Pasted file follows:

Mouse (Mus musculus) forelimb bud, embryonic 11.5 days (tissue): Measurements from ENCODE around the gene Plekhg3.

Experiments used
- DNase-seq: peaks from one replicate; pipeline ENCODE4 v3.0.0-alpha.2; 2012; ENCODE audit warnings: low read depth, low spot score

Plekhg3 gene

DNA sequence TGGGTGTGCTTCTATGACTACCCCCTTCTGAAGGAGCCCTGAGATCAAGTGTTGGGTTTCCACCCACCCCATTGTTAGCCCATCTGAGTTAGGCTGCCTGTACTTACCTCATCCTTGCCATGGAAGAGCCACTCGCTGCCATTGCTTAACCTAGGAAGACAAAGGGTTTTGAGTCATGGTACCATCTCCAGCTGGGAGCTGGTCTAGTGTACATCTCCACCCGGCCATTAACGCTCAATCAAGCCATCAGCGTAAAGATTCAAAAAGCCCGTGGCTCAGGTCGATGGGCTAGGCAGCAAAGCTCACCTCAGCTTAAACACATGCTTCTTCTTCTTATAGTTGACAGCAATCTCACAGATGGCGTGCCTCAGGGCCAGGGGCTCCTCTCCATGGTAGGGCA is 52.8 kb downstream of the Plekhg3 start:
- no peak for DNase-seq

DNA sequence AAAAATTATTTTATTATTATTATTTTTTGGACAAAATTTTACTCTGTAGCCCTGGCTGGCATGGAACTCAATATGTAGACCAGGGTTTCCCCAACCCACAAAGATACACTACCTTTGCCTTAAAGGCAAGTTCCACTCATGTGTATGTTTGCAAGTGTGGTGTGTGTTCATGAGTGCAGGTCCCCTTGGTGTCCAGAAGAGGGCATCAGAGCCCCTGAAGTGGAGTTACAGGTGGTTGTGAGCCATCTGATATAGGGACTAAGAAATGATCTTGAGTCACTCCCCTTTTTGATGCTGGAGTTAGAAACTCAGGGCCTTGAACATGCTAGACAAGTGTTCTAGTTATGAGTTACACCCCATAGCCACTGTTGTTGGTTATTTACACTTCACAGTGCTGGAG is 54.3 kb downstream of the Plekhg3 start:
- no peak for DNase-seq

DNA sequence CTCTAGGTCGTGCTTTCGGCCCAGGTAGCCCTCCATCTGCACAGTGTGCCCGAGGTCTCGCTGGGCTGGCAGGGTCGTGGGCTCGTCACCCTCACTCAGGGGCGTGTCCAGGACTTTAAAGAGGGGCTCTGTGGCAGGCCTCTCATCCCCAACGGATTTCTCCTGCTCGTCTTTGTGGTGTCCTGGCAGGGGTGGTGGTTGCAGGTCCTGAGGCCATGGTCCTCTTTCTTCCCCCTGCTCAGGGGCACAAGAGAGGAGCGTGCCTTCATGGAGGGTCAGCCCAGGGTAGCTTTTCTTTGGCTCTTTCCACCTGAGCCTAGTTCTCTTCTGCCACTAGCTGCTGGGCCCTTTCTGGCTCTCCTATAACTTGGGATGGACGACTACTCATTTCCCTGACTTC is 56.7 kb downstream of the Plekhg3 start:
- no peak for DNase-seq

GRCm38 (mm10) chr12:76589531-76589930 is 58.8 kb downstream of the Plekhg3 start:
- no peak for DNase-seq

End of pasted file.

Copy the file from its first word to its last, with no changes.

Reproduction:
Mouse (Mus musculus) forelimb bud, embryonic 11.5 days (tissue): Measurements from ENCODE around the gene Plekhg3.

Experiments used
- DNase-seq: peaks from one replicate; pipeline ENCODE4 v3.0.0-alpha.2; 2012; ENCODE audit warnings: low read depth, low spot score

Plekhg3 gene

DNA sequence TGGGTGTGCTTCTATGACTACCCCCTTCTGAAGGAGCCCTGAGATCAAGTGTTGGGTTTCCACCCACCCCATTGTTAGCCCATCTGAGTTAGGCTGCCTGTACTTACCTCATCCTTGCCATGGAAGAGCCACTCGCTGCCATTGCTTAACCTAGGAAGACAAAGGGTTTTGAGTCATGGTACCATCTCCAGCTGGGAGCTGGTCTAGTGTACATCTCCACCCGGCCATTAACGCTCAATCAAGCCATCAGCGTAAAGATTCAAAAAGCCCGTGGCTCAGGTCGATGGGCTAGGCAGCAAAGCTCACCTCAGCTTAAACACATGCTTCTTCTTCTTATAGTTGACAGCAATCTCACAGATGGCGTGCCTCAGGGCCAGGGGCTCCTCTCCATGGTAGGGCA is 52.8 kb downstream of the Plekhg3 start:
- no peak for DNase-seq

DNA sequence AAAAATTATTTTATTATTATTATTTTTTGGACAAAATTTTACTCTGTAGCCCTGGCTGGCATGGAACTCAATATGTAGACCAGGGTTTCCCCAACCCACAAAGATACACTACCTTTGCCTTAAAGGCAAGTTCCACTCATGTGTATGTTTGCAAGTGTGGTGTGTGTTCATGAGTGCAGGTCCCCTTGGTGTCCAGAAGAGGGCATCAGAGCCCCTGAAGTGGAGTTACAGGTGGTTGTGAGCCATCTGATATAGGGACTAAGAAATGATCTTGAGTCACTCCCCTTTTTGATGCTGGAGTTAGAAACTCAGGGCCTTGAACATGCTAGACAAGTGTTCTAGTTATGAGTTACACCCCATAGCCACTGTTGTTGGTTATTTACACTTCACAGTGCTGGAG is 54.3 kb downstream of the Plekhg3 start:
- no peak for DNase-seq

DNA sequence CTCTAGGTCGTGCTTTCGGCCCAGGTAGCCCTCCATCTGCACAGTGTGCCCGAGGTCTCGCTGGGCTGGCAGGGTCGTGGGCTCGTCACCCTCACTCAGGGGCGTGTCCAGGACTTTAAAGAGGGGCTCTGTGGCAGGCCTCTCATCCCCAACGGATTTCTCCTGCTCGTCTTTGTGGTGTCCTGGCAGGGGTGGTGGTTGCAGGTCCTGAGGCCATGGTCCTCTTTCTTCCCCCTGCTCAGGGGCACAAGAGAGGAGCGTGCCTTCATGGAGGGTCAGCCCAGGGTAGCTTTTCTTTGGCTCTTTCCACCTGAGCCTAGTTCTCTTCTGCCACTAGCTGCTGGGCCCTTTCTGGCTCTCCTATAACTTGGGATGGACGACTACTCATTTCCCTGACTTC is 56.7 kb downstream of the Plekhg3 start:
- no peak for DNase-seq

GRCm38 (mm10) chr12:76589531-76589930 is 58.8 kb downstream of the Plekhg3 start:
- no peak for DNase-seq